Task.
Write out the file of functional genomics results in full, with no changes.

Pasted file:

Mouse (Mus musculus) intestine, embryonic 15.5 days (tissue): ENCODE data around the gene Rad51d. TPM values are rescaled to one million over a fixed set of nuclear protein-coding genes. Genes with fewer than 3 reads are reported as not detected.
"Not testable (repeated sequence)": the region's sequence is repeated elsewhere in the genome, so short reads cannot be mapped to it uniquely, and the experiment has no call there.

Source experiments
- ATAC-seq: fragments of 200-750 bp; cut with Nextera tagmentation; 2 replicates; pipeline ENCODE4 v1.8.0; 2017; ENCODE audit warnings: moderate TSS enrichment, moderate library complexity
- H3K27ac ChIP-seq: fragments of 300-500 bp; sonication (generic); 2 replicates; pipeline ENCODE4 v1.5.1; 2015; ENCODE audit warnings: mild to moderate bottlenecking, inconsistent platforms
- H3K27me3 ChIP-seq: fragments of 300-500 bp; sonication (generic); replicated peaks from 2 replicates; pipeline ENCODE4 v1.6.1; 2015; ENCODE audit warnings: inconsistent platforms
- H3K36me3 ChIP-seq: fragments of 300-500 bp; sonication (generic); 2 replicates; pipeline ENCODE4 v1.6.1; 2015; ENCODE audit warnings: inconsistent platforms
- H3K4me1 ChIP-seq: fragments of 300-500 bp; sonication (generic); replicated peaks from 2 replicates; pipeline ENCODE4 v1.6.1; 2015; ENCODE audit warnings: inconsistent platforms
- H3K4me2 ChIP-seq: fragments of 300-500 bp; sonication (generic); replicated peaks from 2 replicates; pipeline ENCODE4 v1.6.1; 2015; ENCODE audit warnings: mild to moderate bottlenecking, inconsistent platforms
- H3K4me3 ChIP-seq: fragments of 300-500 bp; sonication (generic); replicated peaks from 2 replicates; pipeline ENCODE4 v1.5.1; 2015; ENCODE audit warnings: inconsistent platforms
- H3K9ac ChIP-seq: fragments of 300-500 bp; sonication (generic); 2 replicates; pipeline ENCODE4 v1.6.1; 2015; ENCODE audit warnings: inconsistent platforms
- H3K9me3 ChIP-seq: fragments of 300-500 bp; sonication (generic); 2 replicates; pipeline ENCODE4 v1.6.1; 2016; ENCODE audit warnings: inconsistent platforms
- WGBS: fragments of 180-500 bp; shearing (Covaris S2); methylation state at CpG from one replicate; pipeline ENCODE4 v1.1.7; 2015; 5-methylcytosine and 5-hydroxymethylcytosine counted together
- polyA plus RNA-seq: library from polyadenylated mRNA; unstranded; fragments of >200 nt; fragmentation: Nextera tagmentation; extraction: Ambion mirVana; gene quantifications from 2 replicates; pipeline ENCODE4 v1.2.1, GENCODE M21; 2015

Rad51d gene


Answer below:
Mouse (Mus musculus) intestine, embryonic 15.5 days (tissue): ENCODE data around the gene Rad51d. TPM values are rescaled to one million over a fixed set of nuclear protein-coding genes. Genes with fewer than 3 reads are reported as not detected.
"Not testable (repeated sequence)": the region's sequence is repeated elsewhere in the genome, so short reads cannot be mapped to it uniquely, and the experiment has no call there.

Source experiments
- ATAC-seq: fragments of 200-750 bp; cut with Nextera tagmentation; 2 replicates; pipeline ENCODE4 v1.8.0; 2017; ENCODE audit warnings: moderate TSS enrichment, moderate library complexity
- H3K27ac ChIP-seq: fragments of 300-500 bp; sonication (generic); 2 replicates; pipeline ENCODE4 v1.5.1; 2015; ENCODE audit warnings: mild to moderate bottlenecking, inconsistent platforms
- H3K27me3 ChIP-seq: fragments of 300-500 bp; sonication (generic); replicated peaks from 2 replicates; pipeline ENCODE4 v1.6.1; 2015; ENCODE audit warnings: inconsistent platforms
- H3K36me3 ChIP-seq: fragments of 300-500 bp; sonication (generic); 2 replicates; pipeline ENCODE4 v1.6.1; 2015; ENCODE audit warnings: inconsistent platforms
- H3K4me1 ChIP-seq: fragments of 300-500 bp; sonication (generic); replicated peaks from 2 replicates; pipeline ENCODE4 v1.6.1; 2015; ENCODE audit warnings: inconsistent platforms
- H3K4me2 ChIP-seq: fragments of 300-500 bp; sonication (generic); replicated peaks from 2 replicates; pipeline ENCODE4 v1.6.1; 2015; ENCODE audit warnings: mild to moderate bottlenecking, inconsistent platforms
- H3K4me3 ChIP-seq: fragments of 300-500 bp; sonication (generic); replicated peaks from 2 replicates; pipeline ENCODE4 v1.5.1; 2015; ENCODE audit warnings: inconsistent platforms
- H3K9ac ChIP-seq: fragments of 300-500 bp; sonication (generic); 2 replicates; pipeline ENCODE4 v1.6.1; 2015; ENCODE audit warnings: inconsistent platforms
- H3K9me3 ChIP-seq: fragments of 300-500 bp; sonication (generic); 2 replicates; pipeline ENCODE4 v1.6.1; 2016; ENCODE audit warnings: inconsistent platforms
- WGBS: fragments of 180-500 bp; shearing (Covaris S2); methylation state at CpG from one replicate; pipeline ENCODE4 v1.1.7; 2015; 5-methylcytosine and 5-hydroxymethylcytosine counted together
- polyA plus RNA-seq: library from polyadenylated mRNA; unstranded; fragments of >200 nt; fragmentation: Nextera tagmentation; extraction: Ambion mirVana; gene quantifications from 2 replicates; pipeline ENCODE4 v1.2.1, GENCODE M21; 2015

Rad51d gene